As I struggled in vain to go to sleep, I also could not help but wonder if Mark’s coming here meant that his life was in danger. Sure, as I’d told Juliette, I didn’t really associate with vampires—but as Vangie’s visit was proof of, it didn’t mean never. I might not seek them out, but vampires did occasionally seek me out. I had a small handful of associates of the vampire persuasion who had done as I did and sworn off human blood. Though it wasn’t often, they did come by to visit, and it was usually during these visits that we ventured into my woods for large game to hunt. Would my friends be able to resist the draw of Mark’s blood?

Did my being bonded to an immortal human mean that I was being drawn once again into the vampire world? Did it mean that they would become a larger part of my life now because I would see more of them? And would I be seeing more of them because of Mark’s presence in my life, or was that just a coincidence? Did being bonded to a half-vampire mean that Mark was being drawn into the supernatural world? Would he be pursued relentlessly because of the narcotic properties of his blood?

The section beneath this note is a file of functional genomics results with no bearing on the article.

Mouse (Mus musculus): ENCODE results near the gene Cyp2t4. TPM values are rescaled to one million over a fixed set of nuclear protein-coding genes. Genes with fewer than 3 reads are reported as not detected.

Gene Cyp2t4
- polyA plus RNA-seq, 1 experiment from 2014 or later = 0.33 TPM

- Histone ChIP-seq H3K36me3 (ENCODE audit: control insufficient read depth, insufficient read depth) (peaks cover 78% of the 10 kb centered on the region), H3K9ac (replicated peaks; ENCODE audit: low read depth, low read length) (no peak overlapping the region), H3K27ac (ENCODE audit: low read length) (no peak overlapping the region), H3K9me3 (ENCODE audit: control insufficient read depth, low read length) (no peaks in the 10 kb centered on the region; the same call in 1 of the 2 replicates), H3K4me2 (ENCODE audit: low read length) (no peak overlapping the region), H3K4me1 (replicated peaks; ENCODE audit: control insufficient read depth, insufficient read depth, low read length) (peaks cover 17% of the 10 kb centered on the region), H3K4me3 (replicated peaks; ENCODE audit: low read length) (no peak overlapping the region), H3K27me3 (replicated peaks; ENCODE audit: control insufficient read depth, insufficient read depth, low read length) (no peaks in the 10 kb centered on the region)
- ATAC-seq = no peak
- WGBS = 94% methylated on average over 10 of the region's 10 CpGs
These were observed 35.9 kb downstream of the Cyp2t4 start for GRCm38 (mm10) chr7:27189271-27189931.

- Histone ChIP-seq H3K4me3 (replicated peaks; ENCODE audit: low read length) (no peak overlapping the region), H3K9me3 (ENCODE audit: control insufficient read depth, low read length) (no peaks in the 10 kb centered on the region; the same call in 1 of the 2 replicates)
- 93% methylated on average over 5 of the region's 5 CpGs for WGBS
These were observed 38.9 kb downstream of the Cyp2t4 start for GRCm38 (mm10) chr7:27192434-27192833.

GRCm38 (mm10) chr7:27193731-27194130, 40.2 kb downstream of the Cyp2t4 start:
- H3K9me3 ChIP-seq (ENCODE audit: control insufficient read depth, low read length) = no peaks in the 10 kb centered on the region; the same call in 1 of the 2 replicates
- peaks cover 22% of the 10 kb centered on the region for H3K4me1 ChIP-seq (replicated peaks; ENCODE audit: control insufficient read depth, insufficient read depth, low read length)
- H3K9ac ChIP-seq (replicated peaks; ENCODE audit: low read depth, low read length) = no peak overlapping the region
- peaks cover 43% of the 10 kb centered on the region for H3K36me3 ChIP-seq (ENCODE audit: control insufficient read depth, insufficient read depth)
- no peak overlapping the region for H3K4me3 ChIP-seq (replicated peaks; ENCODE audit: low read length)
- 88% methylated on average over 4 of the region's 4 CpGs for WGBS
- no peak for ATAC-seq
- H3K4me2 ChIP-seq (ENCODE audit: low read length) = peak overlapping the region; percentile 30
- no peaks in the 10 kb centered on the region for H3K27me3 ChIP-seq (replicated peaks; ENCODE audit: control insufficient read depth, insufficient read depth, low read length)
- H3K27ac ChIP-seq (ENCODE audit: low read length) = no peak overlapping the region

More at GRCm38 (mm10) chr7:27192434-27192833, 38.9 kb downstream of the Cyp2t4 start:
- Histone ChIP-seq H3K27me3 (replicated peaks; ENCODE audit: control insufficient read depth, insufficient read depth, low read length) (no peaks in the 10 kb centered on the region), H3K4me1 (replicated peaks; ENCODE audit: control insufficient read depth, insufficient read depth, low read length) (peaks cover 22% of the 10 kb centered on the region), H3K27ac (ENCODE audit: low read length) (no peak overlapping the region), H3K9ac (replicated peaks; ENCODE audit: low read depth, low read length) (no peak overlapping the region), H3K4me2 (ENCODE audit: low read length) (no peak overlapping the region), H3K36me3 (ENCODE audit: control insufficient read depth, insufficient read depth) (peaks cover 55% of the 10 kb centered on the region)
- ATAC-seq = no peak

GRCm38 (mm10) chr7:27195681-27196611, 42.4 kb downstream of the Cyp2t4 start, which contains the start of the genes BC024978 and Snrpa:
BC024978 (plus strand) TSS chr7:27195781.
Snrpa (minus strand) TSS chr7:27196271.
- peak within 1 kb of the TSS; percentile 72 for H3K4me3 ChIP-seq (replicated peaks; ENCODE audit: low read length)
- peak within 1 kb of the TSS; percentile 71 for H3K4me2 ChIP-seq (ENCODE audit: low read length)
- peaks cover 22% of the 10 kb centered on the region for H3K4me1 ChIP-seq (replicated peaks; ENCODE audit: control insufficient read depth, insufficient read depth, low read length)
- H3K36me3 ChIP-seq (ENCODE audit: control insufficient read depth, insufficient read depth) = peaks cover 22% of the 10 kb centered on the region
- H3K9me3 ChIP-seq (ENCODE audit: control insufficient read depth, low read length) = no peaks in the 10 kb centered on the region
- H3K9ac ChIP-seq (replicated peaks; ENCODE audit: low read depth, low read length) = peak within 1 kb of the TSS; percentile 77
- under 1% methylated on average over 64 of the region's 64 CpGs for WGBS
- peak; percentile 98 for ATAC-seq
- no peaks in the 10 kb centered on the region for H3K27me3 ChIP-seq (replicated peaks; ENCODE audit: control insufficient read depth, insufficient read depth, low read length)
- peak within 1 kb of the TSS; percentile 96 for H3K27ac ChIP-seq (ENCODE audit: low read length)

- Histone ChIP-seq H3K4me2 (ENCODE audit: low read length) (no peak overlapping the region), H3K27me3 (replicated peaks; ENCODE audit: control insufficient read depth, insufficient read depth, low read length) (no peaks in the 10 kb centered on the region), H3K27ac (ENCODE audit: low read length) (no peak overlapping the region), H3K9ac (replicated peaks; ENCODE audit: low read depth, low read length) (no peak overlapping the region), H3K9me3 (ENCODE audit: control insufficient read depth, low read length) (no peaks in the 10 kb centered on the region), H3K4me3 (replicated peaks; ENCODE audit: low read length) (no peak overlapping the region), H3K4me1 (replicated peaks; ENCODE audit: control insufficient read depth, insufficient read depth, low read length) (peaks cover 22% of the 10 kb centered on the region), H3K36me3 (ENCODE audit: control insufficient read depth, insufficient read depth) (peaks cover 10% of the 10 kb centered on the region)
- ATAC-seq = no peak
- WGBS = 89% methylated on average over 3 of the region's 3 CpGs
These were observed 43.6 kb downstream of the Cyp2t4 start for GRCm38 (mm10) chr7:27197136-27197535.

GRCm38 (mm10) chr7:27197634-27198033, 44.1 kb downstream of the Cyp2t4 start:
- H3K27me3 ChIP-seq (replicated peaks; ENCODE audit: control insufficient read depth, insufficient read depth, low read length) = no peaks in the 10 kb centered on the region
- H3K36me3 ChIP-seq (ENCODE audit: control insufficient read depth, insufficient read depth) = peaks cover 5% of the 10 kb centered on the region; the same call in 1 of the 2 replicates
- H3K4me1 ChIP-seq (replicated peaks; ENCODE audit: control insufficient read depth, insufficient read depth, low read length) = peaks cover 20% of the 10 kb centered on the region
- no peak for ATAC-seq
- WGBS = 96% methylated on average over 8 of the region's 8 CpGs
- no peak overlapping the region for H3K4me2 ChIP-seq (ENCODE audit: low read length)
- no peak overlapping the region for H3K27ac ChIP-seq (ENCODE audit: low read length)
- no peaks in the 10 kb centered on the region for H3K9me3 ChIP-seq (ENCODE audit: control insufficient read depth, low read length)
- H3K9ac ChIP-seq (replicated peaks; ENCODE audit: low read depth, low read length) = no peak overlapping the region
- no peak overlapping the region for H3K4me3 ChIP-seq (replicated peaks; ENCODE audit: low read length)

An almost hysterical giggle escaped me as I suddenly realized that I had the premise for my next book right in front of me.

 

*****

 

It felt like I had just fallen asleep when my alarm woke me the next morning. With a groan, I rose and went into the bathroom, took care of my personal business, and rinsed my sticky mouth out. Moe and Cissy were already dancing around my feet wanting to be fed.

BOOK: Chasing Shadows (A Shadow Chronicles Novel)
6.5Mb size Format: txt, pdf, ePub